Amnesty International warned that freedom was on the back foot in Nepal in 2019 as the government introduced a series of measures to curb freedom of speech and trammel civil society organizations.
“Over the past year, we have seen the country increasingly resort to repressive methods to restrict freedoms,” said Biraj Patnaik, South Asia Director at Amnesty International.
“Journalists were arrested simply for doing their jobs, singers were imprisoned solely for the content of their songs, and civil society came under greater pressure,” Patnaik said.
In their Human Rights in Asia-Pacific: Review of 2019, the UK-based group said the Electronic Transactions Act 2006 had been used to “arbitrarily arrest journalist and artists,” while the introduction of three new bills — the Media Council Bill, the Mass Communication Bill, and the Information Technology Bill — were further set to put a muzzle on freedom of speech.
“The new bills proposing restrictions on freedom of expression will damage Nepal’s regional reputation and violate its international obligations. These bills must be withdrawn or amended immediately to ensure that no one in Nepal is punished for what they peacefully say or write,” said Patnaik.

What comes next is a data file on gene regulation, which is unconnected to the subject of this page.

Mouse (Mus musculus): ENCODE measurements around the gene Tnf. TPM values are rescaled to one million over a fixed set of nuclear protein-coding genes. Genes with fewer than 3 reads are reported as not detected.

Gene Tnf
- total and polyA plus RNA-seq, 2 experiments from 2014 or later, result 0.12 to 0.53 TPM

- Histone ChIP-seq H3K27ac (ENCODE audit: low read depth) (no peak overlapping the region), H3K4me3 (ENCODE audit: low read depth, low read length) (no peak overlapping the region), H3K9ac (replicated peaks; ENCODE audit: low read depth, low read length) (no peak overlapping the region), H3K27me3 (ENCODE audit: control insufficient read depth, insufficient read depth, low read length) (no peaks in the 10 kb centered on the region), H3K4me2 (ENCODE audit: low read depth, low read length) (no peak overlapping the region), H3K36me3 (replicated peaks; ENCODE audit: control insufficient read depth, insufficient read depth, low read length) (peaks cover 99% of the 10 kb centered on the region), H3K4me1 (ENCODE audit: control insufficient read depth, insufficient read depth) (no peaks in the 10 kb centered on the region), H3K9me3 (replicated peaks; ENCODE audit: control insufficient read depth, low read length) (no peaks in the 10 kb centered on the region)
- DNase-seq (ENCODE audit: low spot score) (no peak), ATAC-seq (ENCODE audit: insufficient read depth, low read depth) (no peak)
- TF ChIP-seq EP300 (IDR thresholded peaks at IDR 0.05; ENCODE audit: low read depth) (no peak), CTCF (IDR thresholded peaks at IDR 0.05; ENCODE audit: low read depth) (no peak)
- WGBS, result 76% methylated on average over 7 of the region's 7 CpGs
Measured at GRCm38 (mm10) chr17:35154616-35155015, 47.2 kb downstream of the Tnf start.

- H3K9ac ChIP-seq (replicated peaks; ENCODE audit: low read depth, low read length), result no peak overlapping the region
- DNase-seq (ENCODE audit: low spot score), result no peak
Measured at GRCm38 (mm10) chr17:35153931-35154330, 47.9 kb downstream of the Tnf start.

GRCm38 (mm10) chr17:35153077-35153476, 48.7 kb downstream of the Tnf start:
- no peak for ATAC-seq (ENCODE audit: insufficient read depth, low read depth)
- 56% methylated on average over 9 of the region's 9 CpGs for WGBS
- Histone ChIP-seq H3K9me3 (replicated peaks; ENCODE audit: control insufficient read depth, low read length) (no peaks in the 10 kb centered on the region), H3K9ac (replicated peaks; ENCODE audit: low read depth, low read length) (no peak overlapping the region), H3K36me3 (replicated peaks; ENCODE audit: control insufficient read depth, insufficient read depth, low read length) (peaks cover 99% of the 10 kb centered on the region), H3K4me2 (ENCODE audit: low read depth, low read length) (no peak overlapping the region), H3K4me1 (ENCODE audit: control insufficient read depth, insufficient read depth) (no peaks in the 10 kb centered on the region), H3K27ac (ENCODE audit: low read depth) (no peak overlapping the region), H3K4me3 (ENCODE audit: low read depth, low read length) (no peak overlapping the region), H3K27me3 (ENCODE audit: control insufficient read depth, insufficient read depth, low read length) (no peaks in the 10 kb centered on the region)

The group further criticized legislation that would subject civil society groups to “more stringent monitoring”, while criticizing government efforts to “undermine the independence of the National Human Rights Commission.”
Amnesty further said the government had failed “to deliver on truth, justice, and reparations” for the thousands of victims of various crimes and human rights violations during the country’s decade-long civil war, which ended in 2006.
The rights group further urged the government to provide housing for those who lose their homes during the 2015 earthquake and safeguard Nepalese migrant workers from exploitation.